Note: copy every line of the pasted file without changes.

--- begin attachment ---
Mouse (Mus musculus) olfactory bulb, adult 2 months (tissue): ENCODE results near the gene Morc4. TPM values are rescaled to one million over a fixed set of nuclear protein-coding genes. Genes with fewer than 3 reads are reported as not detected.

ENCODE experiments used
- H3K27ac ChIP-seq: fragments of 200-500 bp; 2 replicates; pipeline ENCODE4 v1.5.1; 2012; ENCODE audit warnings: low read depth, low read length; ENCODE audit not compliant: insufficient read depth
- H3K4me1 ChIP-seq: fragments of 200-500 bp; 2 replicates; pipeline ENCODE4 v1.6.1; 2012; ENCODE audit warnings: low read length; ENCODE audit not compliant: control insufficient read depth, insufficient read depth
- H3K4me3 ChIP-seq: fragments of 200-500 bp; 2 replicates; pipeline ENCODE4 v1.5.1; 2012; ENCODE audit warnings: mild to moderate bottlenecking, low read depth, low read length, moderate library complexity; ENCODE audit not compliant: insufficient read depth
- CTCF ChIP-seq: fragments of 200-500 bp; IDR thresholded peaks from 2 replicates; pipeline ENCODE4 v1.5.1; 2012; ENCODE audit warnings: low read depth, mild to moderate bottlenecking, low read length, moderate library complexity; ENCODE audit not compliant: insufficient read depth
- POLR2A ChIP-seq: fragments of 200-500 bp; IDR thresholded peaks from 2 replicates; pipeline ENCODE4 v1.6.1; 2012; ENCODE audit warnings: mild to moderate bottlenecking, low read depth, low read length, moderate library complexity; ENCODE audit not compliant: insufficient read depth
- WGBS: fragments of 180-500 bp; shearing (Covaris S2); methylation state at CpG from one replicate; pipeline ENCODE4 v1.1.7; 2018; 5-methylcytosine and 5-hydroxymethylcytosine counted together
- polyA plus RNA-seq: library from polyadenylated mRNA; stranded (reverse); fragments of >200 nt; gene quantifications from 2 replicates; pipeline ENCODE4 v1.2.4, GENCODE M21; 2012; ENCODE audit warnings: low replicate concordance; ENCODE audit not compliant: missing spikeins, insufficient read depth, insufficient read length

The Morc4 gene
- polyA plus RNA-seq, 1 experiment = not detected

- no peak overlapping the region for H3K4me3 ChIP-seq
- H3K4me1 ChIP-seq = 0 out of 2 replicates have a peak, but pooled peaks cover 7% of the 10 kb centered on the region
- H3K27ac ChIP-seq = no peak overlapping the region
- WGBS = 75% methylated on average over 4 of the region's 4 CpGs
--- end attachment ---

Mouse (Mus musculus) olfactory bulb, adult 2 months (tissue): ENCODE results near the gene Morc4. TPM values are rescaled to one million over a fixed set of nuclear protein-coding genes. Genes with fewer than 3 reads are reported as not detected.

ENCODE experiments used
- H3K27ac ChIP-seq: fragments of 200-500 bp; 2 replicates; pipeline ENCODE4 v1.5.1; 2012; ENCODE audit warnings: low read depth, low read length; ENCODE audit not compliant: insufficient read depth
- H3K4me1 ChIP-seq: fragments of 200-500 bp; 2 replicates; pipeline ENCODE4 v1.6.1; 2012; ENCODE audit warnings: low read length; ENCODE audit not compliant: control insufficient read depth, insufficient read depth
- H3K4me3 ChIP-seq: fragments of 200-500 bp; 2 replicates; pipeline ENCODE4 v1.5.1; 2012; ENCODE audit warnings: mild to moderate bottlenecking, low read depth, low read length, moderate library complexity; ENCODE audit not compliant: insufficient read depth
- CTCF ChIP-seq: fragments of 200-500 bp; IDR thresholded peaks from 2 replicates; pipeline ENCODE4 v1.5.1; 2012; ENCODE audit warnings: low read depth, mild to moderate bottlenecking, low read length, moderate library complexity; ENCODE audit not compliant: insufficient read depth
- POLR2A ChIP-seq: fragments of 200-500 bp; IDR thresholded peaks from 2 replicates; pipeline ENCODE4 v1.6.1; 2012; ENCODE audit warnings: mild to moderate bottlenecking, low read depth, low read length, moderate library complexity; ENCODE audit not compliant: insufficient read depth
- WGBS: fragments of 180-500 bp; shearing (Covaris S2); methylation state at CpG from one replicate; pipeline ENCODE4 v1.1.7; 2018; 5-methylcytosine and 5-hydroxymethylcytosine counted together
- polyA plus RNA-seq: library from polyadenylated mRNA; stranded (reverse); fragments of >200 nt; gene quantifications from 2 replicates; pipeline ENCODE4 v1.2.4, GENCODE M21; 2012; ENCODE audit warnings: low replicate concordance; ENCODE audit not compliant: missing spikeins, insufficient read depth, insufficient read length

The Morc4 gene
- polyA plus RNA-seq, 1 experiment = not detected

- no peak overlapping the region for H3K4me3 ChIP-seq
- H3K4me1 ChIP-seq = 0 out of 2 replicates have a peak, but pooled peaks cover 7% of the 10 kb centered on the region
- H3K27ac ChIP-seq = no peak overlapping the region
- WGBS = 75% methylated on average over 4 of the region's 4 CpGs